Saturday, April 12, 2003

Late, but not forgotten - Winston Peters

Last wednesday I attended a lecture by Winston Peters, the leader of New Zealand First. The lecture was given as part of an ongoing series by Massey University, for a course on social policy. Previous speakers have included Richard Prebble, Jeanette Fitzsimons, and Don Brash.

Winston was late, and arrived with a pair of flunkies plus a police escort. Since he appeared sober and didn't look like he'd just been hauled out of a bar ("time for your lecture, Mr Peters"), I can only assume the latter were for his protection. In other words, he was scared of us. Woo-hoo!

Winston's chosen topic was "A New Zealand Identity". Unfortunately his delivery was rambling, repititive, and (in the latter stages) riddled with non-sequiters. Some of the things he said:

  • After an initial joke that the NZ idenity was about "rugby, adventure, and sheep" (with much emphesis on the rugby), he looked back to a period when we led the world in social policy and delivering social equity, using the governments of Seddon, Savage and Fraser as examples. I'm not sure about the former (didn't Seddon oppose women's suffrage?), but I think there's a lot to be proud of in our achievements in these areas. Women's suffrage, old-age pensions, the 40 hour week, a comprehensive welfare state and socialised healthcare and education seem to me to encapsulate a lot of what NZ is all about: an egalitarian spirit and a commitment to providing a decent standard of living for all. He summed it up with the line that "New Zealand is about lifestyle", and again, this seems to capture something important.
  • Policy shifts in the 80's and 90's - Rogernomics and Ruthanasia - were basically an attack on this way of life, and led to an increase in inequality. He particularly pointed the finger at businessmen who benefitted from the free market policies who took their cash and are now living offshore in highly-regulated economies like Switzerland. Again, there's not much to disagree with here.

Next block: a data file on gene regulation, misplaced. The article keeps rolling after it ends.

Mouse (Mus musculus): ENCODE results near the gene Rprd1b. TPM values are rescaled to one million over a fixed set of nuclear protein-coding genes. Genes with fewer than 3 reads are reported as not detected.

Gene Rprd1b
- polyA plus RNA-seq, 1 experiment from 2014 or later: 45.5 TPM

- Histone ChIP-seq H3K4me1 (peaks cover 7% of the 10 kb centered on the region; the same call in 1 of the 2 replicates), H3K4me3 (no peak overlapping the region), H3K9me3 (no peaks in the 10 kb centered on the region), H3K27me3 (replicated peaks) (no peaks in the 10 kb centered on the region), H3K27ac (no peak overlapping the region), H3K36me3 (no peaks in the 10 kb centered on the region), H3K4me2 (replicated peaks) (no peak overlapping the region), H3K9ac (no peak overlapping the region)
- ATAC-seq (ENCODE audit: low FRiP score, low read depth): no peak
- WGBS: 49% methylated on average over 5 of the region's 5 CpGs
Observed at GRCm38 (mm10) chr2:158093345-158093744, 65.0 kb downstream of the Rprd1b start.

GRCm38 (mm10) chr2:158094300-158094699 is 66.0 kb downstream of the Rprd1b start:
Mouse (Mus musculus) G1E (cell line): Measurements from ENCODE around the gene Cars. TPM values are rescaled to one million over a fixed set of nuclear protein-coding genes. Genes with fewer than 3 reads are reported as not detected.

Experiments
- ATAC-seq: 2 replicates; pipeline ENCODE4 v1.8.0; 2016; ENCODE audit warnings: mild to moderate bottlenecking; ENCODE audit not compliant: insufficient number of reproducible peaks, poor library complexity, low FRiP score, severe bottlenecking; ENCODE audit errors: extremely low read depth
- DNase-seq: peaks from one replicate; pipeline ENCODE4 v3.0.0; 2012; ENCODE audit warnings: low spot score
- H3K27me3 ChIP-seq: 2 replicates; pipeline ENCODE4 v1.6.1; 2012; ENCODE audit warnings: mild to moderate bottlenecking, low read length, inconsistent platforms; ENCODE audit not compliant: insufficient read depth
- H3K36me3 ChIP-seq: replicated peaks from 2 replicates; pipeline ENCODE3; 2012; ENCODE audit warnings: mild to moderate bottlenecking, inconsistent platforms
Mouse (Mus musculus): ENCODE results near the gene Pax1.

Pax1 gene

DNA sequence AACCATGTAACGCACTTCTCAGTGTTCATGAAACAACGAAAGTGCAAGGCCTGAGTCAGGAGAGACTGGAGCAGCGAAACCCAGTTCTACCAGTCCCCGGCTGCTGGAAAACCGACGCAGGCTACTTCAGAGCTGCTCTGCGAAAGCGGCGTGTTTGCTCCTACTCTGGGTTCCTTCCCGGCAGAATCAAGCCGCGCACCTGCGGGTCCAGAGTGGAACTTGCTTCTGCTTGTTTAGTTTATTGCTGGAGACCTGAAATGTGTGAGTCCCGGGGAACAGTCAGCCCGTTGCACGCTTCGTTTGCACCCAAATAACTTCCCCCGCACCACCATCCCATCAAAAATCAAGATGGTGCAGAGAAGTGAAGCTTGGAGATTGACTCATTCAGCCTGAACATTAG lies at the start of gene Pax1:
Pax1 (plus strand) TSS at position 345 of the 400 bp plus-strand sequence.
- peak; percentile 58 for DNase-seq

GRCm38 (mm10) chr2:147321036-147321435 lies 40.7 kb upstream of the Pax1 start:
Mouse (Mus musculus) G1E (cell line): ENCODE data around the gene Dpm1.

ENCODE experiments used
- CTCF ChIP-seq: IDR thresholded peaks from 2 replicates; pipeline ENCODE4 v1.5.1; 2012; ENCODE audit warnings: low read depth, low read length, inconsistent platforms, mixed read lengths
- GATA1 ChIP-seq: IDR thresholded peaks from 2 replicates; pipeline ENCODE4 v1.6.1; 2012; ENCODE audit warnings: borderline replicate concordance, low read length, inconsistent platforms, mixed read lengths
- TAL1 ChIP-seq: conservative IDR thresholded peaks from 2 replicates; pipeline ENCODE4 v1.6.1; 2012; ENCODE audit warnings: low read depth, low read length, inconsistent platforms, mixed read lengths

• Unfortunately, he then began to talk about immigration. Blahblah wealthy foreigners benefitting from inequalities blah blah Auckland's problems are entirely the fault of asian immigrants blah blah they're taking all the places in the good schools blah blah they don't share our values blah blah threat to social cohesion - the standard Peters screed. This went down like a lead balloon with the audiance. The worst bit was an appalling attempt to set Maori against more recent immigrants by asking why they're not making more noise about "being outnumbered in their own country". For someone so concerned with "social cohesion", he seems to be doing his utmost to divide New Zealand along racial lines.
  • Somewhere in the immigration section, he mentioned that 20% of New Zealand's population was born overseas. He thought this was shocking - all those people who don't share our values and all (apart from the ones from Britain and Zimbabwe, of course) - but my initial thought was that it's probably quite low by historical standards (and certainly lower than Australia's 25%). Does anybody have figures tracking this over the past 50 years or so?
  • Questions were quite interesting, covering NZ First's reaction to MMP, troubles in the National Party, and the obligitory question about student loans. And of course more on immigration. Winston wants to see the number of immigrants reduced to 10,000 a year, and restricted to business migrants and those with essential skils (aren't the former one of his chief areas of complaint, though?) - in other words, "we should take only the people we need". His response to "what about people who need us?" was, essentially, "fuck 'em".

The impression that I came away with of Winston's views was that there's a significant tension between his idea of a New Zealand identity and his anti-immigration policies. In particular, the idea of restricting immigration only to the wealthy, and of turning away refugees seem to be deeply at odds with that essentially egalitarian and welfarist vision. Surely if we're to be true to those ideals, we should be downgrading the current emphesis on wealth in our immigration points system, and accepting more refugees, not slamming the door in their faces?